In other antibiotics news, in response to high demand for antibiotic-free meat—a USDA report shows demand is great enough that consumers are willing to pay a premium—Butterball, the biggest turkey processor in the U.S., is rolling out a new line of ground meat that’s produced from birds that were never given any form of antibiotics. As much as 10 percent of Butterball’s ground turkey products will be under the antibiotic-free brand in the next 12 months.
Study Finds Cattle May Reduce Greenhouse Gas Emissions From Ag (Des Moines Register)
A new study says Iowa and other Corn Belt states could reduce greenhouse gas emissions (GHG) from agriculture by raising more cattle and cutting back on traditional crops such as corn and soybeans. Researchers found that while cattle produce methane, a GHG, when they chew and digest food, row crops have a bigger impact on the environment because of the increased soil erosion that later results in the release of carbon emissions.
A previously unanalyzed four-decades-old study—one of the largest controlled clinical dietary trials of its kind ever conducted—has raised new questions about longstanding dietary advice regarding saturated fat in the American diet. The study intended to show that removing saturated fat and replacing it with polyunsaturated fat from vegetable oils would protect against heart disease and lower mortality, but analysis of the study found that a low-saturated fat diet did not reduce mortality, which runs counter to conventional dietary recommendations that advise a diet low in saturated fat to decrease risk of heart disease. Christopher E. Ramsden, a medical investigator at the National Institutes of Health, said the analysis should be interpreted cautiously, as the research does not show that saturated fats are beneficial. “But,” he added, “maybe they’re not as bad as people thought.”
US: Forced Labor Continues on Thai Fishing Vessels (Associated Press)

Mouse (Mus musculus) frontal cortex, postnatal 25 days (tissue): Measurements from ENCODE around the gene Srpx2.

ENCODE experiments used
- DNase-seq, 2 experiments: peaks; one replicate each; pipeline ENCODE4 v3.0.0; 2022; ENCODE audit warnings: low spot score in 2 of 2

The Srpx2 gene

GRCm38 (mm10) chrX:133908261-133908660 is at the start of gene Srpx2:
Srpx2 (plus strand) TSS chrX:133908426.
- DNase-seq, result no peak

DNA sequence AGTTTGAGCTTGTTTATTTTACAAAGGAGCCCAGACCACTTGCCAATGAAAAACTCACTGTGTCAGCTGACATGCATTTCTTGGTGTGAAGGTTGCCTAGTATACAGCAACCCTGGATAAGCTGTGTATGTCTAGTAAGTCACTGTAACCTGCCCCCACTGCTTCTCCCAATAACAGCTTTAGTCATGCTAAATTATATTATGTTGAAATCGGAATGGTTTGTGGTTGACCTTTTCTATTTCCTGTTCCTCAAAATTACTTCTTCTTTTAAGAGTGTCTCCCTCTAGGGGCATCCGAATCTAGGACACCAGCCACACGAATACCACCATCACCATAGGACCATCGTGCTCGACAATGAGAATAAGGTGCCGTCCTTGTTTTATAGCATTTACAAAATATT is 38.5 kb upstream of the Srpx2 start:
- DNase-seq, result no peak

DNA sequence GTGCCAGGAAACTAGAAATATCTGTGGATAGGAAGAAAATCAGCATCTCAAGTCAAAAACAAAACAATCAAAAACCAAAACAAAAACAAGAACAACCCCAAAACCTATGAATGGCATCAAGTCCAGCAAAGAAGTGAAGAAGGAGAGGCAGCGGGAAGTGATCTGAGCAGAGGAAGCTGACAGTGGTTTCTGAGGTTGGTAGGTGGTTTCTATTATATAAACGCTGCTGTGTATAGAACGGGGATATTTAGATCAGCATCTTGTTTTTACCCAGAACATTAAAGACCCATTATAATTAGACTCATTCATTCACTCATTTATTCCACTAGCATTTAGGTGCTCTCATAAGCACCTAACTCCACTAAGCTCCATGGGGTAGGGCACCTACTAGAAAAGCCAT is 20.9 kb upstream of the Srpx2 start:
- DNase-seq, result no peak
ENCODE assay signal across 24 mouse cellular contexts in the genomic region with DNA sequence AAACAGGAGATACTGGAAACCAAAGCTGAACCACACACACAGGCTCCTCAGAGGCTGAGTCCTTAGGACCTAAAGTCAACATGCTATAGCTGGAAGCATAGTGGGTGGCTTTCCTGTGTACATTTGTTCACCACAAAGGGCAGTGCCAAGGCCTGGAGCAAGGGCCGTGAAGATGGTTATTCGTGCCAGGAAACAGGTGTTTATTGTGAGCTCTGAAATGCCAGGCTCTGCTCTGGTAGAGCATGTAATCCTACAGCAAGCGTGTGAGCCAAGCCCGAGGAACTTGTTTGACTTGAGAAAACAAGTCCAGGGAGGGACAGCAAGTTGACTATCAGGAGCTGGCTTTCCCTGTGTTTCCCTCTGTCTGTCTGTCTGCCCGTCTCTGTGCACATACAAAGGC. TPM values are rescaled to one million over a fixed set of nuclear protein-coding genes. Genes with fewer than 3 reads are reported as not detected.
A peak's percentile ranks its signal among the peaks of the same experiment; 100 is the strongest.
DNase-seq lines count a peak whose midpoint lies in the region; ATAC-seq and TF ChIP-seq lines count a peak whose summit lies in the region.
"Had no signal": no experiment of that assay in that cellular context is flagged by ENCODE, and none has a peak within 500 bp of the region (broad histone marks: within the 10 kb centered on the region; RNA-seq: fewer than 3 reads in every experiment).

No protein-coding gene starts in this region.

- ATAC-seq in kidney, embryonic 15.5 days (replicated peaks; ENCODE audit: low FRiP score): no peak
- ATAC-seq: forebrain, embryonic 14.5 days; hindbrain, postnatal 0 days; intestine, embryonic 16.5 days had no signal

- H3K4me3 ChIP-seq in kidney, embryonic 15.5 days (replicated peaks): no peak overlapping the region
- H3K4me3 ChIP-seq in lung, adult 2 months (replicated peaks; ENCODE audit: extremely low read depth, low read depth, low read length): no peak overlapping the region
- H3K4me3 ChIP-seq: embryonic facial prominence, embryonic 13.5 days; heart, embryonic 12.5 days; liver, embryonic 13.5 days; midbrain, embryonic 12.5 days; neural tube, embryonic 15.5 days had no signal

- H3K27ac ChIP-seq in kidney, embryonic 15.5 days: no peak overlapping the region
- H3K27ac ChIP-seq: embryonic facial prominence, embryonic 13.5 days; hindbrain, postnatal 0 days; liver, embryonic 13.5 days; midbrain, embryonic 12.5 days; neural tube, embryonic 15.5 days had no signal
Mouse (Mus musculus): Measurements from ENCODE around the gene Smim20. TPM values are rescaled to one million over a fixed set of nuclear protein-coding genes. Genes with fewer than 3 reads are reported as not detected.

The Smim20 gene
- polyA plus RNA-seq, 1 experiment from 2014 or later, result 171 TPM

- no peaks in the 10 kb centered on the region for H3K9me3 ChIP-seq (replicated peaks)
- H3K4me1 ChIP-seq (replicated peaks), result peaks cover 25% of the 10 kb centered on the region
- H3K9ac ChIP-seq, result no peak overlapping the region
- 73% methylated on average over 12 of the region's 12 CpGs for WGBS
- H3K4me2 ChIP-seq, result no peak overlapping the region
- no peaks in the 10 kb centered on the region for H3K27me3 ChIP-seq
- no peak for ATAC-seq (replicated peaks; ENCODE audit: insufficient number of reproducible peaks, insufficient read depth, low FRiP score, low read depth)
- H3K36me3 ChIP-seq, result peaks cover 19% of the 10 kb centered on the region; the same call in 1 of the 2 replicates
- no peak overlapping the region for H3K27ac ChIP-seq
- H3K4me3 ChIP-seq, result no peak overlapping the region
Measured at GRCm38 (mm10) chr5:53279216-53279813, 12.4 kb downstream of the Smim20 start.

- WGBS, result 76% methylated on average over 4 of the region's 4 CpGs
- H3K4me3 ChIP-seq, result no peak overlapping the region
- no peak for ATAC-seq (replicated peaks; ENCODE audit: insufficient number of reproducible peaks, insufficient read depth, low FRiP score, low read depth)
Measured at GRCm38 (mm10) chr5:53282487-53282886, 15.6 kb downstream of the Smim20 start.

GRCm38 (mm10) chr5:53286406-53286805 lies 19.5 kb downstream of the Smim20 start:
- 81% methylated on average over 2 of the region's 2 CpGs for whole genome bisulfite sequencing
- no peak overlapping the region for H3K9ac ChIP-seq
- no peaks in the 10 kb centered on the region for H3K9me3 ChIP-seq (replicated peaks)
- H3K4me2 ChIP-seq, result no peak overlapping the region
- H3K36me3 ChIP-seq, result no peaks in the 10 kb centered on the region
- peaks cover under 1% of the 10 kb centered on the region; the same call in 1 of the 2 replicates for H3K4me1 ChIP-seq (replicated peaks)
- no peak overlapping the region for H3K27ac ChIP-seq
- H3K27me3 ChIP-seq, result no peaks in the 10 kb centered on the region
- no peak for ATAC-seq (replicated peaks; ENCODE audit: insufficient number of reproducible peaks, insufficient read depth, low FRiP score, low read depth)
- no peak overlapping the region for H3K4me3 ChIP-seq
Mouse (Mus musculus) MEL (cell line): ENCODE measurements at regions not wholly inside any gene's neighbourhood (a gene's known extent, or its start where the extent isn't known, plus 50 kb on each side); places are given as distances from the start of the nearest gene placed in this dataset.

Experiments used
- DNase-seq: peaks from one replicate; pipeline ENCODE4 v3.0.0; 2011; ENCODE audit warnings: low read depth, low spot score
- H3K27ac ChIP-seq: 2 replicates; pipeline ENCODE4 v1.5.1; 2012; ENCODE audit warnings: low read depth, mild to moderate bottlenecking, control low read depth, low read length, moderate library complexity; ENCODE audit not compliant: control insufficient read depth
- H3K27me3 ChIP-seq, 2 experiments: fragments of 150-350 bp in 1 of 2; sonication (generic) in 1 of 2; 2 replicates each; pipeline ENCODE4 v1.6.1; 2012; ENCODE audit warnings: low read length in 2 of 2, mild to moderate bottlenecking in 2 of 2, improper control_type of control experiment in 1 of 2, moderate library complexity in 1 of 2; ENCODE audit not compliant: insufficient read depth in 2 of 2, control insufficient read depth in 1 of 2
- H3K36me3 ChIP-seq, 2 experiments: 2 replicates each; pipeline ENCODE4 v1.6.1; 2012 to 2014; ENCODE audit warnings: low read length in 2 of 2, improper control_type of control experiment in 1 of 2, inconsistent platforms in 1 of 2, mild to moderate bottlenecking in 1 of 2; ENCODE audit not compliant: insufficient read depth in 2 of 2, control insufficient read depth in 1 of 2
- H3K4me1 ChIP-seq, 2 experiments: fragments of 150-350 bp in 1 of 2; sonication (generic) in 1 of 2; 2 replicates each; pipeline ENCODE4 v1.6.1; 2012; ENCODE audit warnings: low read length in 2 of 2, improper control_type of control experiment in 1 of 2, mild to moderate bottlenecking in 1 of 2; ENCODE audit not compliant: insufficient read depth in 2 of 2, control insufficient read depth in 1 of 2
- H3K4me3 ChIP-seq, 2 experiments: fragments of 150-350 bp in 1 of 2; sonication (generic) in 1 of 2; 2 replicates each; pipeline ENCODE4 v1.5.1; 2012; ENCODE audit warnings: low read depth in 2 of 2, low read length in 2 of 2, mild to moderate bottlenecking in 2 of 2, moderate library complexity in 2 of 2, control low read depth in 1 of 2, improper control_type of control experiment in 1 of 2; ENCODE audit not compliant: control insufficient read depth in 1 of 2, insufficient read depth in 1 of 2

The U.S. State Department said on Wednesday that forced labor on Thai fishing vessels has continued during the past year despite legal reforms and arrests following an Associated Press investigation. The State Department’s annual global review of human rights practices found that reports of abusive work environments, including forced labor, continued in many sectors, including Thai fishing vessels and food and seafood processing facilities. Later in the year, the department will release a separate report that focuses on human trafficking and exploitative labor and ranks governments on their performance in combating those abuses.
California Soda Tax Bill Pulled Without a Vote (Sacramento Bee)
A California bill, which would have imposed a two-cent-per-ounce tax on sugary beverages, was pulled ahead of its first committee vote by its author, Assemblyman Richard Bloom (D-Santa Monica), who concluded he lacked the necessary votes. Soda tax bills have repeatedly failed in Sacramento. The city of Davis also recently rejected a soda tax push. According to the California secretary of state, the California Nevada Beverage Association, PepsiCo, and Coca-Cola have spent at least $413,000 on lobbying since the start of 2015.
At Tampa Bay Farm-to-Table Restaurants, You’re Being Fed Fiction (Tampa Bay Times)
Tampa Bay Times food critic Laura Reiley combed through hundreds of menus from Tampa Bay restaurants, identifying those that made specific claims about the source of the ingredients, and then she investigated those claims. She visited farms, spoke with distributors, and had foods genetically tested when deemed necessary. Reily concluded that most restaurants aren’t being completely honest.